The grieving family of a Preston grandfather hacked to death in Jamaica have slammed the island’s justice system for yet another murder trial delay.
Errol Bennett’s alleged killer had his case adjourned for a third time this week - until July - leaving relatives back in Lancashire feeling “frustrated and badly let down.”
“The way things are going we are never going to get closure,” said a family spokesman. “It’s appalling. How can we have any confidence at all in the Jamaican legal system?”
Mr Bennett, 59, was butchered in what police believe was a botched robbery at his holiday home in the Portland area of Jamaica in December 2011.
His own nephew, Josephas Clifton Bennett, 33, was arrested after a nine-month manhunt and has been in custody awaiting trial ever since.
It looked like the trial would finally go ahead last week in the Circuit Court after 18 months of legal preparation. But twice it was held up because of a backlog of cases. Then, on Wednesday, it was put off again until July 7.
“The wheels of justice turn so slowly over there,” said the family spokesman. “We have tried getting the Foreign Office here to put pressure on them to speed things up, but it’s not happening.
“An uncle was in court this week when Clifton appeared in the dock. He wasn’t asked to plead, no evidence was brought, they just said the next available date would be July 7 - and even then that might only be to set a proper trial date.
“It’s really upsetting for all the family. To us this is very important because it concerns the death of a much-loved family member.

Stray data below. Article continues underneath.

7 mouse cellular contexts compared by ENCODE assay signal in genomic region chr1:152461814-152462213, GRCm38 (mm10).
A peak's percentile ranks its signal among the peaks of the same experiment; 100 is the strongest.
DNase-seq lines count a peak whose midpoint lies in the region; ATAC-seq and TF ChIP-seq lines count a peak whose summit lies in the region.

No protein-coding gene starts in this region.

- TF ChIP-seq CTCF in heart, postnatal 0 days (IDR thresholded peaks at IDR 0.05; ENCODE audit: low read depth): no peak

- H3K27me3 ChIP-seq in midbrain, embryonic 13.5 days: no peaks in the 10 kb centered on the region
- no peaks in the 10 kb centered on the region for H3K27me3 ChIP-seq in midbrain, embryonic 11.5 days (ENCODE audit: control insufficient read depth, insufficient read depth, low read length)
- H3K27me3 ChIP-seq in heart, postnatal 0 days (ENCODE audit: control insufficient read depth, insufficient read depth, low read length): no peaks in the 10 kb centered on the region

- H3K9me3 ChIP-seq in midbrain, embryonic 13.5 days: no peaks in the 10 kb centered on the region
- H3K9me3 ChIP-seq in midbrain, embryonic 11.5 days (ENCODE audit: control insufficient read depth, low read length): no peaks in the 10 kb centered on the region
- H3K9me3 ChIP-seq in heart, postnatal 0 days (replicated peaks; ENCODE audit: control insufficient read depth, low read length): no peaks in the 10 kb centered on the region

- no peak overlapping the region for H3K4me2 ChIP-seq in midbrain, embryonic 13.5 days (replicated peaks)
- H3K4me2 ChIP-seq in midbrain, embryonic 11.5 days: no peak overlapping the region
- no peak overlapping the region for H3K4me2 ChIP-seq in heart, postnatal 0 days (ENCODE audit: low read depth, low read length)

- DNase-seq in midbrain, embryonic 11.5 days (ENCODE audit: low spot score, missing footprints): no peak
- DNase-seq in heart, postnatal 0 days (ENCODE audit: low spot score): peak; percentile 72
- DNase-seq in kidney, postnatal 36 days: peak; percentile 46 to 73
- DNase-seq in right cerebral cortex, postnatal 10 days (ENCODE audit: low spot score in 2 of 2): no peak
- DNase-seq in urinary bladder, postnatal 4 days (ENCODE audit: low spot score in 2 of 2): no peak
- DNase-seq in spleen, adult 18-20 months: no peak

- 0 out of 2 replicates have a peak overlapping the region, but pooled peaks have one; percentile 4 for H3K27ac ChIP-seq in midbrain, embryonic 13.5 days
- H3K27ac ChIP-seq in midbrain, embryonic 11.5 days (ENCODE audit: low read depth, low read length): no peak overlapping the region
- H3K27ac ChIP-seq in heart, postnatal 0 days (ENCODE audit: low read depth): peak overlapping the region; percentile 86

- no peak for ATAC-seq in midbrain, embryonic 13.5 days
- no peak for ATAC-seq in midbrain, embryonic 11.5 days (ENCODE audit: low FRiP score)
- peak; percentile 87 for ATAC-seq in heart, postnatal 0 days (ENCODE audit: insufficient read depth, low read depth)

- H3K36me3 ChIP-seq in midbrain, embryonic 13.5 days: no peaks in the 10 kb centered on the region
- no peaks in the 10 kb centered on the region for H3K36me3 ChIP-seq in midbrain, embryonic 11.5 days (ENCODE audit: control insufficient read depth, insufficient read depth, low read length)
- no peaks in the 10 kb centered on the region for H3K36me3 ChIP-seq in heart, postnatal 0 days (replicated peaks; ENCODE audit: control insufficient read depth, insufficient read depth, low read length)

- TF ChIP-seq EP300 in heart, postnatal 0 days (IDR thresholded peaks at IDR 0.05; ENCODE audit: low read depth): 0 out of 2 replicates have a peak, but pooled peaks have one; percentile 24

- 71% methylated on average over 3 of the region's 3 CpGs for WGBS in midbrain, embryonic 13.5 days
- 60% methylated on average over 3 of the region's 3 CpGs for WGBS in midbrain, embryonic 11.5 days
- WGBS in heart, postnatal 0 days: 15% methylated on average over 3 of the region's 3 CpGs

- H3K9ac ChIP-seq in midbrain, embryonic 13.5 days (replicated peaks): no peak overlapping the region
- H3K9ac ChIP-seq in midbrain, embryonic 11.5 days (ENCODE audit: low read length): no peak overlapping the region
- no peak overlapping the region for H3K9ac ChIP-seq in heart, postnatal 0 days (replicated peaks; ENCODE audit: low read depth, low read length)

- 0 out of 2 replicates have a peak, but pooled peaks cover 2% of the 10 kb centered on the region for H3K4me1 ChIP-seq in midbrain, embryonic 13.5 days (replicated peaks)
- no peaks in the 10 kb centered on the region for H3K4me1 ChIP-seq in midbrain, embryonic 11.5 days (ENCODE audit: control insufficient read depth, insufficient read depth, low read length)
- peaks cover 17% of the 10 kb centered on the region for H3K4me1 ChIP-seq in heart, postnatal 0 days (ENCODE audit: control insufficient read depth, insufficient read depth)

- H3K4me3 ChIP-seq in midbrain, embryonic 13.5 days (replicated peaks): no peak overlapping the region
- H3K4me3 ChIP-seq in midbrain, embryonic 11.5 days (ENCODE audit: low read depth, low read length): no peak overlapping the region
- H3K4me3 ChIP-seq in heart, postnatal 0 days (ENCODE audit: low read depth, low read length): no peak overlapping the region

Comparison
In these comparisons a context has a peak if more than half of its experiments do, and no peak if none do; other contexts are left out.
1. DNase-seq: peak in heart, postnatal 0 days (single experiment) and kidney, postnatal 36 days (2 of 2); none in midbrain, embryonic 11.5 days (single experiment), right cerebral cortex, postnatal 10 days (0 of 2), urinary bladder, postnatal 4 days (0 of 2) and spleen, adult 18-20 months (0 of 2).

“We want justice for what happened that day. We want some sort of closure on this after a very traumatic two-and-a-half years. But as it drags on and on we aren’t confident we will get that.”
Mr Bennett, who was born in Jamaica but moved across to England when he was 15, was a well-known member of the Caribbean community in Preston. He was a talented cricketer a founder member of the Jalgos Club in the city.
His killing was just one in a long line of murders of Jamaicans returning to the island after living abroad. At the time of his death campaigners were claiming as many as 300 similar cases had been investigated over a decade, yet not one person had been convicted.
Recent statisticss show Jamaica is the most violent island in the Caribbean with more than 1,200 killings a year. Yet the conviction rate for murder is just five per cent.
A recent report concluded that the figures were not helped by an “under-funded, over-burdened and sluggish criminal justice system with limited effectiveness in obtaining criminal convictions.”